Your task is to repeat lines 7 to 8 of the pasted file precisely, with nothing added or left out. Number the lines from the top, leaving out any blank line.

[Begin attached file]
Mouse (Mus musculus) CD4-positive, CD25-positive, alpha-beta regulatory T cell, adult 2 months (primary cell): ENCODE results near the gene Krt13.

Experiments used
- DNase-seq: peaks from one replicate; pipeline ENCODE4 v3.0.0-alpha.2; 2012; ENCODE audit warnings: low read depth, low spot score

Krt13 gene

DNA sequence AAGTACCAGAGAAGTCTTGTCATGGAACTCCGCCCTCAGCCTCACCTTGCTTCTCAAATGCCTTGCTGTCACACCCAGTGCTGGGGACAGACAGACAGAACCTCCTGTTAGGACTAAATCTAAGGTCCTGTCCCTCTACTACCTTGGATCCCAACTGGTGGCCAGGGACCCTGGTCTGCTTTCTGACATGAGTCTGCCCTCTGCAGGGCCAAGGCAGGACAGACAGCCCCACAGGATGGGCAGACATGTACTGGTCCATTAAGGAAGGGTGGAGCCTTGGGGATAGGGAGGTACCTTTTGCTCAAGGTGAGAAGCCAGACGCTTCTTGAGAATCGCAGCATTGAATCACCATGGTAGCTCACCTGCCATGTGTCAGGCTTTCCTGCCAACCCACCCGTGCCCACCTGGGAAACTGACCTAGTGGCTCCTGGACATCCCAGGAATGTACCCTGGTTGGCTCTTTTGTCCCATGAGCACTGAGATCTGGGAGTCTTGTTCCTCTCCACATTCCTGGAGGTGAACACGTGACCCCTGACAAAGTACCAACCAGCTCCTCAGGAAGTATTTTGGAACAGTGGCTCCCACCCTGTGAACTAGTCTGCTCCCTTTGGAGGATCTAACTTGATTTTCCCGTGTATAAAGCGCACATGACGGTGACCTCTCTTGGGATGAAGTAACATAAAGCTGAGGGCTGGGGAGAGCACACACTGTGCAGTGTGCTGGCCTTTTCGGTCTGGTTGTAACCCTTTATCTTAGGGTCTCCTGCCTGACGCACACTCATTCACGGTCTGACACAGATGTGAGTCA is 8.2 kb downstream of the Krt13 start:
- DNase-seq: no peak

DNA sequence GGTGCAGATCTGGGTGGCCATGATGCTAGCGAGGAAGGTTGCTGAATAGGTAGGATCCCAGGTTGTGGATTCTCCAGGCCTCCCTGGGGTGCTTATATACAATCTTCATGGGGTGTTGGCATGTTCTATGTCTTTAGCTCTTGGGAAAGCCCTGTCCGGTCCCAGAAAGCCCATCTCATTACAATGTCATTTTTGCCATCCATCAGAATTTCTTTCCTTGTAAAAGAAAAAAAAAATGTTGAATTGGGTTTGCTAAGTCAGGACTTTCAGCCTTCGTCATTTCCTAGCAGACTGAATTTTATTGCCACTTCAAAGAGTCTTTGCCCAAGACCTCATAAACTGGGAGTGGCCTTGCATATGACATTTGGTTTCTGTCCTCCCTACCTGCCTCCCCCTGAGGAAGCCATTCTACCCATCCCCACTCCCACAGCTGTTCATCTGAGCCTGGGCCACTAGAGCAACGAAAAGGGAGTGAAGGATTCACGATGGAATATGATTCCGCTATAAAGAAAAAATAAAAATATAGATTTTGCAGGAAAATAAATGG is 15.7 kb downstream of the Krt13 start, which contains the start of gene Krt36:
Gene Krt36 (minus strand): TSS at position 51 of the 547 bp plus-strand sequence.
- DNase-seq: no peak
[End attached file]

DNA sequence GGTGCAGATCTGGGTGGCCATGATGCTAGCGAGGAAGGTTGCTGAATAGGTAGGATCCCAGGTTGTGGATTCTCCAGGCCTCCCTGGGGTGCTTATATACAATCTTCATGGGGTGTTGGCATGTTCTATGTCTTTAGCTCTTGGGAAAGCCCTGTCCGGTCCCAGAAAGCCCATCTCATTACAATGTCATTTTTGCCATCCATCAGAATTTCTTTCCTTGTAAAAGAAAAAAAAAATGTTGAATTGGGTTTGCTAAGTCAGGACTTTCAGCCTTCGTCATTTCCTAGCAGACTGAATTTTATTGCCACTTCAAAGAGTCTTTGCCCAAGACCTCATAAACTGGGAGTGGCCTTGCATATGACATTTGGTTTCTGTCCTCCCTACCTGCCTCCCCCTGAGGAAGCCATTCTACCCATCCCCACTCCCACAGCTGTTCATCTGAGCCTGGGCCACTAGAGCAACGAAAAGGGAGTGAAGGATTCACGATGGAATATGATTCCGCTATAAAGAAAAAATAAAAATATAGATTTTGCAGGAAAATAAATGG is 15.7 kb downstream of the Krt13 start, which contains the start of gene Krt36:
Gene Krt36 (minus strand): TSS at position 51 of the 547 bp plus-strand sequence.